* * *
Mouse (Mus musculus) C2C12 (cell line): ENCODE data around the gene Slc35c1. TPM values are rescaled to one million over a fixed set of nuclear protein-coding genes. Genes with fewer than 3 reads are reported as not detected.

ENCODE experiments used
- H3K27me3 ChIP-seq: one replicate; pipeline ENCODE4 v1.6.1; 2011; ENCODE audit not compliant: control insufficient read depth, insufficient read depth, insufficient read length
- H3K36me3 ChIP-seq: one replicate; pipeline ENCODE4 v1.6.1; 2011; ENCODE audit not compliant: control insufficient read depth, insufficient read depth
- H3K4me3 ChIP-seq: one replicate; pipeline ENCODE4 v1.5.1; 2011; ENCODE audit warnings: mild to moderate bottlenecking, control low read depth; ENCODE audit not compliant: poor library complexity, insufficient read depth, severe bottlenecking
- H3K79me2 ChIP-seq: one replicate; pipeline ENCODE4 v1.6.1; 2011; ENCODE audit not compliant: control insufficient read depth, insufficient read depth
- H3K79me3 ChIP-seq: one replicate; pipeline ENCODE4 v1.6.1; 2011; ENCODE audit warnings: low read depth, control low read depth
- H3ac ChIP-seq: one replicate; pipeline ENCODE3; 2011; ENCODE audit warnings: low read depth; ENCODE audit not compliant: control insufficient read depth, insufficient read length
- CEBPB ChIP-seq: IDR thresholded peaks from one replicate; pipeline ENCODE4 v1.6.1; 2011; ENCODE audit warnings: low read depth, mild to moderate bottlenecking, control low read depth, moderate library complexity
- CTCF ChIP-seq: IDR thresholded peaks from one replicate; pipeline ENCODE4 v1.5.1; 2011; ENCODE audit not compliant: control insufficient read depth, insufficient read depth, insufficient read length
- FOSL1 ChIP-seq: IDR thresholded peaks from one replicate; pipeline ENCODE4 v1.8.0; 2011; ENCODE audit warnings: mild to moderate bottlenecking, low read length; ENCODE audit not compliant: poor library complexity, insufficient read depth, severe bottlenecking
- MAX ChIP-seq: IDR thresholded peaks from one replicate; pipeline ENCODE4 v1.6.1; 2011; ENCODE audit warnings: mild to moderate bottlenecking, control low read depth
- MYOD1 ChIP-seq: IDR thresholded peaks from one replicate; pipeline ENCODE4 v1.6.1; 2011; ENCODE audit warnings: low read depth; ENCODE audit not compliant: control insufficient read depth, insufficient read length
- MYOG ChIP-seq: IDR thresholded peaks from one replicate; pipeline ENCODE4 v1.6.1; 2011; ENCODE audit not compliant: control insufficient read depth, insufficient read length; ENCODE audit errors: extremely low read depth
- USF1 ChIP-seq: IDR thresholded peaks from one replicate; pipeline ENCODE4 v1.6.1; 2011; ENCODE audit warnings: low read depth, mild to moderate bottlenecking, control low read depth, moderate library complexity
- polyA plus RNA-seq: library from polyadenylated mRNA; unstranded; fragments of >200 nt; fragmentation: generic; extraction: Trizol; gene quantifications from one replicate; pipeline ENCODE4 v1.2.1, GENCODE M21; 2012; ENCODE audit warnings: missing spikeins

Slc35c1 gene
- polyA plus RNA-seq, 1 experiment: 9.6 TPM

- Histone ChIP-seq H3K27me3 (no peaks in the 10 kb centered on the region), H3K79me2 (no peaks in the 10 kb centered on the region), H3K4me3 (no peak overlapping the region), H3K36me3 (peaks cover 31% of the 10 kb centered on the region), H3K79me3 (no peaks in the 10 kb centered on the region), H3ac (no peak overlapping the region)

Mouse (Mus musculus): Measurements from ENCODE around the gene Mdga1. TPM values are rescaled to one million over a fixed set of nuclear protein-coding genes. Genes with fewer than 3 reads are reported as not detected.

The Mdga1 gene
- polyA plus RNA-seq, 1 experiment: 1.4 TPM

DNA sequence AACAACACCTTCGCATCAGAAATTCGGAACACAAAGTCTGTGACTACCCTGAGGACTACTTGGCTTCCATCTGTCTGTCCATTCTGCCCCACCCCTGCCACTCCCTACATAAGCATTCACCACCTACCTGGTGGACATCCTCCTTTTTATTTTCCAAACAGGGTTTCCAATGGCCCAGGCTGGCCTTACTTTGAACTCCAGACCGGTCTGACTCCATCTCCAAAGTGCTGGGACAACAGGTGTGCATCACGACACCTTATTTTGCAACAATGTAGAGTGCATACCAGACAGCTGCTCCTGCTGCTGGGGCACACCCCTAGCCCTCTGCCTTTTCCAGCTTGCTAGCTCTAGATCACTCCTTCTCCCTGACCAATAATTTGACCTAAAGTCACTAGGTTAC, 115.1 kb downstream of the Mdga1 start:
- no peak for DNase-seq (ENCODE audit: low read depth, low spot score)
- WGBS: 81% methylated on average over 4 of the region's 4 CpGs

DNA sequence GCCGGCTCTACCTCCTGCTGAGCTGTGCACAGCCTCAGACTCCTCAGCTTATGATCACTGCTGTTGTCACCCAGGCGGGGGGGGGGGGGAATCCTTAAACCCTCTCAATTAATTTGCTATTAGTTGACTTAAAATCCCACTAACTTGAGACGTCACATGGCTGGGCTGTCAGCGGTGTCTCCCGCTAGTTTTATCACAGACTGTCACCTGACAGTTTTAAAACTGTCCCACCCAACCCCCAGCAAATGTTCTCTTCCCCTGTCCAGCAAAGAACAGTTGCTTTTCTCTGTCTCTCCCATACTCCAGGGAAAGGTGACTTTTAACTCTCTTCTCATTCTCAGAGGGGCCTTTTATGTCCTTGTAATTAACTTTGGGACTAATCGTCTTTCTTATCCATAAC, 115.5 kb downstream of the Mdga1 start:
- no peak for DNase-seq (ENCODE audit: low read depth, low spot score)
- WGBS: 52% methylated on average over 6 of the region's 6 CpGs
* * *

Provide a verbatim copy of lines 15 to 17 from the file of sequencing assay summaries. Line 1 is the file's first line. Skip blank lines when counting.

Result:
- USF1 ChIP-seq: IDR thresholded peaks from one replicate; pipeline ENCODE4 v1.6.1; 2011; ENCODE audit warnings: low read depth, mild to moderate bottlenecking, control low read depth, moderate library complexity
- polyA plus RNA-seq: library from polyadenylated mRNA; unstranded; fragments of >200 nt; fragmentation: generic; extraction: Trizol; gene quantifications from one replicate; pipeline ENCODE4 v1.2.1, GENCODE M21; 2012; ENCODE audit warnings: missing spikeins

Slc35c1 gene